1. That Dedan, son of Raamah, settled on the shores of the Persian gulf, and his descendants became caravan. merchants between that coast and Palestine.

    2. That Jokshan, or a son of Jokshan, by intermarriage with the Cushite Dedan, formed a tribe of the same name, which appears to have had its chief settlement in the bolders of Idumaea, and perhaps to have led a pastoral life.

    All traces of the name of Dedan, whether in Idumaea or on the Persian gulf, are lost in the works of Arab geographers and historians. The Greek and Roman geographers, however, throw some light on the eastern settlement; and a native indication of the name is presumed to exist in the island of Dadan, on the borders of the gulf (see Bochart, Phaleg, 4:6; Assemani, Bibl. Orient. 3, 1:146, 153; 2:184, 560, 564, 604, 744; Bisching, Asia, p. 562; Wahl, Descr. Asice, p. 639; Niebuhr, Arabien, p. 308 sq.; Heeren, Ideen, I, 2:227, 419; Barbosa, Ranusio raccolte, 1:288). The identification must be taken in connection with the recovery of the name of Sheba, the other son of Raamah, on the island of Awal, near the Arabian shore of the same gulf. (See Raamah).

    Kitto's Popular Cyclopedia of Biblial Literature [10]

    De´dan. Two persons of this name are mentioned in Scripture; one the son of Cush , and the other the second son of Jokshan, Abraham's son by Keturah . Both were founders of tribes, afterwards repeatedly named in Scripture.

    Of the descendants of the Cushite Dedan, very little is known. It is supposed that they settled in southern Arabia, near the Persian Gulf; but the existence in this quarter of a place called Dadan or Dadena, is the chief ground for this conclusion.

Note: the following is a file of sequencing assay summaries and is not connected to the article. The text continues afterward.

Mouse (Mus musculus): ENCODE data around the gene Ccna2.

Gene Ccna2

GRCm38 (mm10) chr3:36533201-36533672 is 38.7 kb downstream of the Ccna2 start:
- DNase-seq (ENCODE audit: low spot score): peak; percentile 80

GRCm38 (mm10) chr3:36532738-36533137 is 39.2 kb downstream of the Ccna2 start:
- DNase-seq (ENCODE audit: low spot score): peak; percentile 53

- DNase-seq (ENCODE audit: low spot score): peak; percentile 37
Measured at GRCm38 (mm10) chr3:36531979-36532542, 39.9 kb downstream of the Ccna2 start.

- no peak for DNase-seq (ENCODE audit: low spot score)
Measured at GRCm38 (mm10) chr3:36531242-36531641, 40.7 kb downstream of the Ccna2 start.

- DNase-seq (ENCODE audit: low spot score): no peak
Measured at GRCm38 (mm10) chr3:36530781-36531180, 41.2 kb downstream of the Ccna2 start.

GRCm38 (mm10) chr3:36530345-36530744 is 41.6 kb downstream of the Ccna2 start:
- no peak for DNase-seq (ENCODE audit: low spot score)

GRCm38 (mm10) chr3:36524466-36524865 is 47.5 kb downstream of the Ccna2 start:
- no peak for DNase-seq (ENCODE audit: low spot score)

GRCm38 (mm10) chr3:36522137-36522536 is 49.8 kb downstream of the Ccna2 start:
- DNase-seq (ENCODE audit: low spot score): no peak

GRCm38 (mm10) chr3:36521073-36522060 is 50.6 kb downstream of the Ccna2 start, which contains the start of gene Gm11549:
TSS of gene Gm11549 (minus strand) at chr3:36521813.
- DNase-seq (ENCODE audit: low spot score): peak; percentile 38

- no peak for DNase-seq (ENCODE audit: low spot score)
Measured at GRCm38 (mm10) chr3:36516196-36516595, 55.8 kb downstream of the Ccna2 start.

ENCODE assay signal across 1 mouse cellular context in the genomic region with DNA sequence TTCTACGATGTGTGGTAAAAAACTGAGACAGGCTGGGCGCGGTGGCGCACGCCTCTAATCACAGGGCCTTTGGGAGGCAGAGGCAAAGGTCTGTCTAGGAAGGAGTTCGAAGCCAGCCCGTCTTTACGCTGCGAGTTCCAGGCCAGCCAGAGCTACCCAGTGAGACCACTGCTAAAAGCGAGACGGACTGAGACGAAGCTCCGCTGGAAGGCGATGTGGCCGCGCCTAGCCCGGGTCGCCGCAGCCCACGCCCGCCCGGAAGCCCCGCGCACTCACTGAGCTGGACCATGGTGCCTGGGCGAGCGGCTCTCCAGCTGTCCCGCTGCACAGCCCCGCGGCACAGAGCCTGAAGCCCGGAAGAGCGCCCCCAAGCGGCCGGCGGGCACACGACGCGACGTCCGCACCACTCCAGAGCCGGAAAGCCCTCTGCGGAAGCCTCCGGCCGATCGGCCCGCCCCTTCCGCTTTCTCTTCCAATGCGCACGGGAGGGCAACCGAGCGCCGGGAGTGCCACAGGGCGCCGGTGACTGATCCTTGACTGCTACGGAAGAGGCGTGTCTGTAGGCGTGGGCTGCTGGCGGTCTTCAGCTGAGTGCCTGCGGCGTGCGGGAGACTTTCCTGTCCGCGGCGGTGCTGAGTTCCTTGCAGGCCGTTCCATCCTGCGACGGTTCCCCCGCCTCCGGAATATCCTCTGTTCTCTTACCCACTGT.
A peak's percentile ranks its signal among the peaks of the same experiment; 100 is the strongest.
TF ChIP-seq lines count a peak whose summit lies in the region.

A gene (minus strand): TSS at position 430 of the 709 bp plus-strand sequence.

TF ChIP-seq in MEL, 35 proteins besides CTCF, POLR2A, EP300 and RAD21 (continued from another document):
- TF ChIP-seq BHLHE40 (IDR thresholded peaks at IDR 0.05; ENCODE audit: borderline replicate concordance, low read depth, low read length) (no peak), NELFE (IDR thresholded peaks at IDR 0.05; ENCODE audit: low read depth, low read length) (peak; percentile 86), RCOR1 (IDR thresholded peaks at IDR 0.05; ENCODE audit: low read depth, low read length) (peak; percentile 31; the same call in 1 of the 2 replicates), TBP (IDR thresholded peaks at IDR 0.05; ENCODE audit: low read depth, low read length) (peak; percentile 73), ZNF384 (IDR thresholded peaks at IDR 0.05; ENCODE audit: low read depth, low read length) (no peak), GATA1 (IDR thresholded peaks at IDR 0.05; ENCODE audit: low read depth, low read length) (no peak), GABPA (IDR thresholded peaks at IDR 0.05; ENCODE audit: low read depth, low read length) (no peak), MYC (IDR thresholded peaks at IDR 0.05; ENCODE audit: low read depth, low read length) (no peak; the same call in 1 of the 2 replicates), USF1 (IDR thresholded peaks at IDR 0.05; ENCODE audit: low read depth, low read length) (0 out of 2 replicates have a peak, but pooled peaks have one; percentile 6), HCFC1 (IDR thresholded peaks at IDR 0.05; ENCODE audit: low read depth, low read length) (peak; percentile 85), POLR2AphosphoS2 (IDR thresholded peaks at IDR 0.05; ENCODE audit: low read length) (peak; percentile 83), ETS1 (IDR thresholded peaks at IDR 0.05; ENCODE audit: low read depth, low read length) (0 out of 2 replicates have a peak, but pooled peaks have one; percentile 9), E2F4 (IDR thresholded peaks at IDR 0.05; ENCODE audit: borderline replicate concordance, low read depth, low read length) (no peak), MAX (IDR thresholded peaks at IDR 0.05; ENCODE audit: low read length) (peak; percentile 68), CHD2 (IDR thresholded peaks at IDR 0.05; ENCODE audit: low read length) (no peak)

The descendants of the Abrahamite Jokshan seem to have lived in the neighborhood of Idumaea; for the prophet Jeremiah calls on them to consult their safety, because the calamity of the sons of Esau, i.e. the Idumaeans, was at hand. The same prophet connects them with Thema and Buz, two other tribes of Arabia Petraea, or Arabia Deserta, as does Ezekiel with Theman, a district of Edom. It is not always clear when the name occurs which of the two Dedans is intended; but it is probably the Cushite tribe, which is described as addicted to commerce, or rather, perhaps, engaged in the carrying-trade. Its 'traveling companies,' or caravans, are mentioned by Isaiah in Ezekiel , the Dedanites are described as supplying the markets of Tyre with flowing riding-cloths: and elsewhere the same prophet names them along with the merchants of Tarshish.